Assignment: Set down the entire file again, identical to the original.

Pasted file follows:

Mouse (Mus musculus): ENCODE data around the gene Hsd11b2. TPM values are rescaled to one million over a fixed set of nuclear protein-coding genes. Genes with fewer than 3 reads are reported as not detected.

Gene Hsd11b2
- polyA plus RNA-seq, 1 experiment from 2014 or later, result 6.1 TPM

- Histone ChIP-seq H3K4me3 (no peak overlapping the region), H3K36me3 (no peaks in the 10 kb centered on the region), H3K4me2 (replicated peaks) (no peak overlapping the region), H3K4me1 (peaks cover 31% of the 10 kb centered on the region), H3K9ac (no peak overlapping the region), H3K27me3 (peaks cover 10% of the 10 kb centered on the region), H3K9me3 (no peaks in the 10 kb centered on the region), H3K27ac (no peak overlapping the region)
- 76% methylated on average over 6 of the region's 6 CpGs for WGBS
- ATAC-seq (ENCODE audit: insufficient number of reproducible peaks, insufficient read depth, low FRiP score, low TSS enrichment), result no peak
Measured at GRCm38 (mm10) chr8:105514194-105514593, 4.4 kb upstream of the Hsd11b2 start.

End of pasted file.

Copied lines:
Mouse (Mus musculus): ENCODE data around the gene Hsd11b2. TPM values are rescaled to one million over a fixed set of nuclear protein-coding genes. Genes with fewer than 3 reads are reported as not detected.

Gene Hsd11b2
- polyA plus RNA-seq, 1 experiment from 2014 or later, result 6.1 TPM

- Histone ChIP-seq H3K4me3 (no peak overlapping the region), H3K36me3 (no peaks in the 10 kb centered on the region), H3K4me2 (replicated peaks) (no peak overlapping the region), H3K4me1 (peaks cover 31% of the 10 kb centered on the region), H3K9ac (no peak overlapping the region), H3K27me3 (peaks cover 10% of the 10 kb centered on the region), H3K9me3 (no peaks in the 10 kb centered on the region), H3K27ac (no peak overlapping the region)
- 76% methylated on average over 6 of the region's 6 CpGs for WGBS
- ATAC-seq (ENCODE audit: insufficient number of reproducible peaks, insufficient read depth, low FRiP score, low TSS enrichment), result no peak
Measured at GRCm38 (mm10) chr8:105514194-105514593, 4.4 kb upstream of the Hsd11b2 start.